Close menu


Sunderland Repository records the research produced by the University of Sunderland including practice-based research and theses.

Abstract 376: Ectopic Expression of HDAC9 in Murine Lymphoid System Leads to Altered Lymphocyte Numbers and Proliferation as Well as Predisposition to Tumorigenesis.

Zelent, Arthur, So, Eric, Enver, Tariq, Wotherspoon, Andy, Matutes, Estela, Sebire, Neil, Smith, Adrian, Petrie, Kevin R., Yeung, Jenny, Howell, Louise M.C. and Gil, Veronica S. (2007) Abstract 376: Ectopic Expression of HDAC9 in Murine Lymphoid System Leads to Altered Lymphocyte Numbers and Proliferation as Well as Predisposition to Tumorigenesis. Blood, 110 (11). p. 376. ISSN 0006-4971

Item Type: Article


Reversible acetylation of lysine residues on histone tails is associated with changes to chromatin structure and plays a key role in regulation of gene expression. In this process, histone hypoacetylation is generally associated with gene silencing and pharmacological inhibition of histone deacetylases (HDACs) leads usually to activation of gene expression. Decreased histone acetylation is a hallmark of cancer cells and increased HDAC expression or their mistargetting to specific gene promoters has been associated with a variety of tumors. In the past we have identified and cloned class IIa HDAC9. The HDAC9 gene is located in chromosome 7p21, which is frequently amplified in B-cell tumours such as mantle cell lymphoma (MCL) and in B-cell non-Hodgkin’s lymphoma cell lines. Consistently, initial analysis of patient samples and/or publicly available microarray data highlighted high levels of HDAC9 expression in chronic lymphocytic leukemia, folicullar lymphoma and MCL. Within the normal lymphoid system, HDAC9 is co-expressed with BCL-6 in germinal center B-cells (∼60% of cells). HDAC9 is also expressed in marginal zone B cells and a fraction of CD38 or CD27 positive subepithelial tonsilar cells. In order to examine the role of HDAC9 in the lymphoid development and pathogenesis of lymphoid malignancies we used Ig heavy chain enhancer (Eμ), which drives gene expression from early stages of B-cell development, to ectopically express HDAC9 in transgenic mice. Hemizygous and homozygous mice expressing Flag epitope tagged human HDAC9 (fHDAC9) transgene display throughout their lifespan altered B-cell development. Immunophenotypic analysis of B-cells isolated from bone marrow (BM) revealed an absence of cells expressing the pre-B/immature-B cell markers normally associated with C-E Hardy’s fractions. In vitro functional clonogenic assays for IL-7 responsive BM-derived B-cell progenitors demonstrated an increase (∼50%) in colony numbers in the transgenic BM. Moreover, morphologic and flow cytometric analyses of the transgenic colonies, but not those derived from normal BM, revealed the presence of granulocyte/macrophage colony forming units expressing the HDAC9 transgene, suggesting a lympho-myeloid lineage switch. This correlates with the finding that extramedullary myelopoiesis occurs in a fraction of mice presenting splenomegaly (44%). Furthermore, a subgroup of homozygous Eμ-fHDAC9 mice (n=16) developed tumours (81%) at middle age, and present with enlarged lymph nodes (6%) and abnormal hematopoietic elements in peripheral blood and BM. Taken together these data suggest that HDAC9 plays a role in B-cell maturation and its ectopic expression in early B-cells leads to perturbation of normal B-cell development, possibly predisposing transgenic mice to tumorigenesis.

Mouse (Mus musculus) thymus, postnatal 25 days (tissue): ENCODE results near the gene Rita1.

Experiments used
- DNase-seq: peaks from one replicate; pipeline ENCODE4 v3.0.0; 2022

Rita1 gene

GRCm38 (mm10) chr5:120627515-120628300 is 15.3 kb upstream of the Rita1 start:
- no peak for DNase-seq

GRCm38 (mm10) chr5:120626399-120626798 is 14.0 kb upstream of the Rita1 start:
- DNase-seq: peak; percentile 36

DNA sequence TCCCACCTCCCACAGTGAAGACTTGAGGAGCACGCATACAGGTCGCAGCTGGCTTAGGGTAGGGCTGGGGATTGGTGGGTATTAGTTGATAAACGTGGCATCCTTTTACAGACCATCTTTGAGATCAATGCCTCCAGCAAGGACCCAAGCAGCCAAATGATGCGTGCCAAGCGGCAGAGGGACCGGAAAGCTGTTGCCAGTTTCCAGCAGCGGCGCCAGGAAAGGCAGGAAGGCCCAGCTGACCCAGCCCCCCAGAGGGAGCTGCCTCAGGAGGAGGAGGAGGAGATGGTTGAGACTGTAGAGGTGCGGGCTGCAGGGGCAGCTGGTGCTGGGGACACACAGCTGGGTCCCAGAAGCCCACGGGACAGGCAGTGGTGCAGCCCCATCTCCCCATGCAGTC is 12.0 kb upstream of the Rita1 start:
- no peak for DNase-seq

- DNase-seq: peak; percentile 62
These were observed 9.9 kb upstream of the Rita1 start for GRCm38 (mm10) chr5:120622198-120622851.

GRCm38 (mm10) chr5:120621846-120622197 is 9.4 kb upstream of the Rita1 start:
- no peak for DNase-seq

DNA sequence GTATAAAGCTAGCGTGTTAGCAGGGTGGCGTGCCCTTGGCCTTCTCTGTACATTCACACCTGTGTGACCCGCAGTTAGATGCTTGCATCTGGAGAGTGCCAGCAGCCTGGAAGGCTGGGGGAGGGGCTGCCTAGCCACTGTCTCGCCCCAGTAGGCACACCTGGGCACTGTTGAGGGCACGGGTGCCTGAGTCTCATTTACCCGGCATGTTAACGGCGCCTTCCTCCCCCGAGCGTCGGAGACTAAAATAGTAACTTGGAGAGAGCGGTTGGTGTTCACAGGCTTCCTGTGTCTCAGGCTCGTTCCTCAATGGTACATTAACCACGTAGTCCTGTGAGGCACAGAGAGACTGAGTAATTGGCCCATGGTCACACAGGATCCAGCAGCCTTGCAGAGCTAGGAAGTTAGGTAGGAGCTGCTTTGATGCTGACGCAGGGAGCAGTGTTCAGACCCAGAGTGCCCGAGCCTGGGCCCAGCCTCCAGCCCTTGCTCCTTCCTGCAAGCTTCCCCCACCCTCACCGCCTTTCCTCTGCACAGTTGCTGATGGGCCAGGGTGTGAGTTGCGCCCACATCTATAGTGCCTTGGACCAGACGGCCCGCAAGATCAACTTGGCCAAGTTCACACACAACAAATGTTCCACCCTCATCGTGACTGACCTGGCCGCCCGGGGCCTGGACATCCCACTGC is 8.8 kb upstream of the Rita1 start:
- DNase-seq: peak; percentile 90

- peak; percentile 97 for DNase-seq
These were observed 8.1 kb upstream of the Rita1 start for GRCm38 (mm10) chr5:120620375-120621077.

Full text not available from this repository.

More Information

Uncontrolled Keywords: ectopic gene expression, hdac9 gene, lymphocyte count measurement, mice, tumorigenesis, neoplasms, histone deacetylase, histones, antigens, cd27, b-cell lymphomas
Depositing User: Kevin Petrie


Item ID: 15814
Identification Number:
ISSN: 0006-4971
Official URL:

Users with ORCIDS

ORCID for Kevin R. Petrie: ORCID iD

Catalogue record

Date Deposited: 22 Mar 2023 15:31
Last Modified: 22 Mar 2023 15:31


Author: Kevin R. Petrie ORCID iD
Author: Arthur Zelent
Author: Eric So
Author: Tariq Enver
Author: Andy Wotherspoon
Author: Estela Matutes
Author: Neil Sebire
Author: Adrian Smith
Author: Jenny Yeung
Author: Louise M.C. Howell
Author: Veronica S. Gil

University Divisions

Faculty of Health Sciences and Wellbeing > School of Medicine


Sciences > Biomedical Sciences

Actions (login required)

View Item View Item